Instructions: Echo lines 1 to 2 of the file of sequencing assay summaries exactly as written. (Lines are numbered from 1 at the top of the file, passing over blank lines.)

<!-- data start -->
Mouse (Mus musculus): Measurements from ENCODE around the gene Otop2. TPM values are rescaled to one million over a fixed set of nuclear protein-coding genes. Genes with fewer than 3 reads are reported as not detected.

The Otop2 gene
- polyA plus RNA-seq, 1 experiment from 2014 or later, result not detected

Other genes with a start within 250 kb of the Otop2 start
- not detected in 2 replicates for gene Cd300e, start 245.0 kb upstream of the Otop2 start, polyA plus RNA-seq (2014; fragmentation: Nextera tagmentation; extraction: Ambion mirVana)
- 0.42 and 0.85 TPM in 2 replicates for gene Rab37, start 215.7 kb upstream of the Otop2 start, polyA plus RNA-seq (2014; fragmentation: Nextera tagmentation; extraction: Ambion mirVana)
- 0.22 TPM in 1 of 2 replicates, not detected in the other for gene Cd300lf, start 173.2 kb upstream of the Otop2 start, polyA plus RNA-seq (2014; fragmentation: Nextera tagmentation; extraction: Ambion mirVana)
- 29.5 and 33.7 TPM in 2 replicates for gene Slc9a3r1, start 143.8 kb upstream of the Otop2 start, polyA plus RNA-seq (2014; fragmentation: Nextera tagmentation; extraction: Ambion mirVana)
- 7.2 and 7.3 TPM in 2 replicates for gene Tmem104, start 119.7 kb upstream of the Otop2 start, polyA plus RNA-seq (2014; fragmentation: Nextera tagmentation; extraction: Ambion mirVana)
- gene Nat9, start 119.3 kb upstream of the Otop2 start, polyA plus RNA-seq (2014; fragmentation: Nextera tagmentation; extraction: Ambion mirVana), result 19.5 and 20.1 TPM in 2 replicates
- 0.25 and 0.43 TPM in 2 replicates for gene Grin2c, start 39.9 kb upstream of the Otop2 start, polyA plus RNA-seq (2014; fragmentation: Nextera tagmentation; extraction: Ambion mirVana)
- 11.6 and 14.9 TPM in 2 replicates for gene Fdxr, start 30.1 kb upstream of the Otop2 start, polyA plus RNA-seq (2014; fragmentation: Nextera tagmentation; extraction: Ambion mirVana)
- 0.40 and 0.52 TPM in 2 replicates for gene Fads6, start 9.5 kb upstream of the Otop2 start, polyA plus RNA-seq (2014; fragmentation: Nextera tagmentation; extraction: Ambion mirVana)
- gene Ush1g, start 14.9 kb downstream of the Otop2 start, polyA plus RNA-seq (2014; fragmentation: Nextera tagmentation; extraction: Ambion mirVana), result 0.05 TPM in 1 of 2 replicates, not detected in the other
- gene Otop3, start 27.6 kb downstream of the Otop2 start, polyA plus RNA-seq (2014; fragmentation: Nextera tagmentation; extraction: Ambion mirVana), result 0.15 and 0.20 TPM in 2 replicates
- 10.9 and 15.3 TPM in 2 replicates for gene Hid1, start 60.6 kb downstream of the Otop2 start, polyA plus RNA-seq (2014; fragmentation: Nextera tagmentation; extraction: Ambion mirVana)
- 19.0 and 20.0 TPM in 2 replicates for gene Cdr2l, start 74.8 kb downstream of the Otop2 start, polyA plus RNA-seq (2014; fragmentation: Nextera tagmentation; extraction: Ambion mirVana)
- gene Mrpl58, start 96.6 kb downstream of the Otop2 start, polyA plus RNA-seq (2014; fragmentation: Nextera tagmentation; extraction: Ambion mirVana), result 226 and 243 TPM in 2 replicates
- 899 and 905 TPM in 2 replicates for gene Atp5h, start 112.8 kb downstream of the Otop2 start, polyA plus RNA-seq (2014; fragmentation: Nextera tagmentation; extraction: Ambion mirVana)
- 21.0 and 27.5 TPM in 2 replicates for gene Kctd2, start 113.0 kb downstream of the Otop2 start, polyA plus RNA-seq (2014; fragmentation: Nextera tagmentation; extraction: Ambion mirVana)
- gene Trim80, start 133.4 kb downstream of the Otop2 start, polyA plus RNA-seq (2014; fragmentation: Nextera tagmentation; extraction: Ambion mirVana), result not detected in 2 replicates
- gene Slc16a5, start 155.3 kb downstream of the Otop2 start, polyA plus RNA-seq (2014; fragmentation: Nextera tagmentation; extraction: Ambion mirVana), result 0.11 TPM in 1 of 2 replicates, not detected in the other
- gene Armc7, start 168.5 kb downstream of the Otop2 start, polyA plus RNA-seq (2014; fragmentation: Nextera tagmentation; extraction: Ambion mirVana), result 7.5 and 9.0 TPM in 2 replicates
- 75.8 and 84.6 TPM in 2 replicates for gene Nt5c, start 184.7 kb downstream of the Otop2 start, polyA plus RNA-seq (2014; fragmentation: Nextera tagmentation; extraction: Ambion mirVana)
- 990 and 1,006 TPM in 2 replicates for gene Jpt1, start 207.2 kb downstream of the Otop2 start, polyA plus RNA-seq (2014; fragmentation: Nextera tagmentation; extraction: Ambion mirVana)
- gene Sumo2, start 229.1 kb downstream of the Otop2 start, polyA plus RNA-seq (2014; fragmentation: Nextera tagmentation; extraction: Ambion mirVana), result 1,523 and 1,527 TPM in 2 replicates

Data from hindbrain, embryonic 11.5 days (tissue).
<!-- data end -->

Mouse (Mus musculus): Measurements from ENCODE around the gene Otop2. TPM values are rescaled to one million over a fixed set of nuclear protein-coding genes. Genes with fewer than 3 reads are reported as not detected.

The Otop2 gene